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Salisbury Museum (SM) has recently received a Bishop Wordsworth School (BWS) image archive.  The Salisbury Museum volunteers have catalogued all the items and are now about to scan them.  Then the next process will be trying to find out as much as possible about each image and including this information in the jpeg metadata.

There are several glass plates, which of course have nothing written on the back.  This image here is from one of these glass plates.  It was one of five glass plates in a box labelled ‘1950’.  Thus it appears to be a BWS class in about 1950, almost 70 years ago.  I suspect that as the boys would now be in their 80’s, I will be unable to identify any of them but you never know.

This classroom still exists in the school’s Chapel block.  I hadn’t realised before, no windows to look out as it might distract from learning?

Also the pupils and master (mistress?) must have had good eyesight to see in dim winter light.  The image only shows one small light bulb.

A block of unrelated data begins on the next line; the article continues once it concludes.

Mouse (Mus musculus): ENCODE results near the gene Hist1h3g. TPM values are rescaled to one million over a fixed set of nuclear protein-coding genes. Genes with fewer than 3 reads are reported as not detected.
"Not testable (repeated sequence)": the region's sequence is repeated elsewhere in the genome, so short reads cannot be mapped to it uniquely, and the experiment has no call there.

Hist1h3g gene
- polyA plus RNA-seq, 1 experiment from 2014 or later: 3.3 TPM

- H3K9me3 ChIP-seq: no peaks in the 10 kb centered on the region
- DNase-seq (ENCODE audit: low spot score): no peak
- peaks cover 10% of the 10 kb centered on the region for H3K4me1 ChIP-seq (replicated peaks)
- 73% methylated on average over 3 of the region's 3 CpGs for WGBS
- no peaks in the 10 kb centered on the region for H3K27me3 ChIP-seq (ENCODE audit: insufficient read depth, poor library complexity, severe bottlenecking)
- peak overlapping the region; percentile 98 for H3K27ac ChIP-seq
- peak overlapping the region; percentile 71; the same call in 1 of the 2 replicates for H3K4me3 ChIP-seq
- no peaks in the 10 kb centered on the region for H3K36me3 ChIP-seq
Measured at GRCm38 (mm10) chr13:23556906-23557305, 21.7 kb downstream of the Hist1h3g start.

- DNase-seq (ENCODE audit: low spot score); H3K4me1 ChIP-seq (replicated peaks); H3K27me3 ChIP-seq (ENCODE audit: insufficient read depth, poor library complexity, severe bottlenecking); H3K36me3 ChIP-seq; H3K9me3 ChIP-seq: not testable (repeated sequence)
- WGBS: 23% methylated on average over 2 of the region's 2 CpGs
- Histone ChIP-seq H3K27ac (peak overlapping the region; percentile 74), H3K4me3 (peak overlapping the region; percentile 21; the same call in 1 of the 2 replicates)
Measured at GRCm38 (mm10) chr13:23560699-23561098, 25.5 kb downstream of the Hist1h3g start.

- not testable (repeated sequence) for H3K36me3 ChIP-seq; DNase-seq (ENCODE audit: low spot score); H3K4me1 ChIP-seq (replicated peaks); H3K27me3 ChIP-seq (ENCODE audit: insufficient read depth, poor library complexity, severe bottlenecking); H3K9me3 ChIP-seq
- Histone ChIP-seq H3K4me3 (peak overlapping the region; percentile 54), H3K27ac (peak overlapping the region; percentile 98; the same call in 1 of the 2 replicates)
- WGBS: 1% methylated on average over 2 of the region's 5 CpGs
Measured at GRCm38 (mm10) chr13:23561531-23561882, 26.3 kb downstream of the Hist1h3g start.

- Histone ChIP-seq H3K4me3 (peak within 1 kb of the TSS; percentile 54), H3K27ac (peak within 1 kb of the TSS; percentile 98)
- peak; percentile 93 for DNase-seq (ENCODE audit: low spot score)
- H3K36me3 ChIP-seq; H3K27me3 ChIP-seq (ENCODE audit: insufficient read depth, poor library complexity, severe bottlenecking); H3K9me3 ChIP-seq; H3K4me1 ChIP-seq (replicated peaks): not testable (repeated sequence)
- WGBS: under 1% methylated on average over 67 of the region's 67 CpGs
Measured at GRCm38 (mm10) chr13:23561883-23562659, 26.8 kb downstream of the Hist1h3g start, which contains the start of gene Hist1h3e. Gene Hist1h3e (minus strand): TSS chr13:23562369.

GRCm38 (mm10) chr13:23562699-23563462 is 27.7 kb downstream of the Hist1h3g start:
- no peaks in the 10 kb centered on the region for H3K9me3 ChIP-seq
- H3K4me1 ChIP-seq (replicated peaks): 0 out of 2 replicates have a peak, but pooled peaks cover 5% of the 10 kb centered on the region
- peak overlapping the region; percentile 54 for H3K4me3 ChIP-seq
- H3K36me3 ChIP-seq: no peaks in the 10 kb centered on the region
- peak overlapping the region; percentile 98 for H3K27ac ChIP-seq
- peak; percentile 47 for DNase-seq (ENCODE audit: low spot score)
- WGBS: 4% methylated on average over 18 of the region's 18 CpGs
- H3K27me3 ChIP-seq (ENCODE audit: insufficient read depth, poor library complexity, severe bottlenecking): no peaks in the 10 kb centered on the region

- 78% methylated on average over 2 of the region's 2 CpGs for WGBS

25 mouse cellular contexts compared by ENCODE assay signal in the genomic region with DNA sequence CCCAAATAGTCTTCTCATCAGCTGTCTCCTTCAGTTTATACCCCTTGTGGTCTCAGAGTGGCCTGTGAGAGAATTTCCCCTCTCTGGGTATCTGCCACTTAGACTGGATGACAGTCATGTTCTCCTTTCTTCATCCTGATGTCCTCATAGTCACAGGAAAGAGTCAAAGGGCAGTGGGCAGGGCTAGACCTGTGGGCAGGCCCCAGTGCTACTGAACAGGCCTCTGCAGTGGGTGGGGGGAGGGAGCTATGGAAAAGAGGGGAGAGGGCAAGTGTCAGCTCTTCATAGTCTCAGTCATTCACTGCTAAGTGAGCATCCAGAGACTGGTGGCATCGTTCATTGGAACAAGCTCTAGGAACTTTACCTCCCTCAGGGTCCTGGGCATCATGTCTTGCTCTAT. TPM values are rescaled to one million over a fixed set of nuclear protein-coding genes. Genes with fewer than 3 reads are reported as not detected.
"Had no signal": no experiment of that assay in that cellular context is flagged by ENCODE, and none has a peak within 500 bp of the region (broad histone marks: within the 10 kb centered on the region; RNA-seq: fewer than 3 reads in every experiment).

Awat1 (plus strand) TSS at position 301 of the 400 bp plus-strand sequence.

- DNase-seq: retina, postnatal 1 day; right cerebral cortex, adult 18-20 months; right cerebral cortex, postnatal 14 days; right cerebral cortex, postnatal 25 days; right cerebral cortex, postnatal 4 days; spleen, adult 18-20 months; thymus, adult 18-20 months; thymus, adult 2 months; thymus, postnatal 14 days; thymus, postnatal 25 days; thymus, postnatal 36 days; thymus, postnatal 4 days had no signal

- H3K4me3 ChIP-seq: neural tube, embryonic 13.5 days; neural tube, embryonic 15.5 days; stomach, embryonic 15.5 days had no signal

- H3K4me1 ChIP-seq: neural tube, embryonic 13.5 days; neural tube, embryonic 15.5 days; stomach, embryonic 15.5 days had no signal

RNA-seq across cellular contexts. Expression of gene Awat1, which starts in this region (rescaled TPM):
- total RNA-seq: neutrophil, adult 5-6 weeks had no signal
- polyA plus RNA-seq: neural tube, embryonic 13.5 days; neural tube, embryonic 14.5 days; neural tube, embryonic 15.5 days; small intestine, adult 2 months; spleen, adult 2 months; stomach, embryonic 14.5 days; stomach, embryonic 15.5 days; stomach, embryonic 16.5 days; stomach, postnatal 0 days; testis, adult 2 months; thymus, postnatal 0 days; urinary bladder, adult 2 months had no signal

A friend and former BWS teacher said “I presume this is Room D (Charles Bacon’s room) but I remember it with sloping desks rather than flat desks – and more ceiling hung lights.  In my time ties would be worn and jackets optional.”  Charles Bacon, a maths master, retired long ago.  Flat desks have an advantage over sloping desks in that they can be placed together to form a large flat surface, as illustrated in the image.

I like the mechanical method of opening the windows by operating the large lever, a glorious piece of Victorian engineering.  I wonder how the paintings and notices were placed so high up.  Was a ladder used to put them up?  No compulsory health and safety considerations.   Could they be read, being so high – of course, as already alluded to, eyesight was much better in 1950 than today.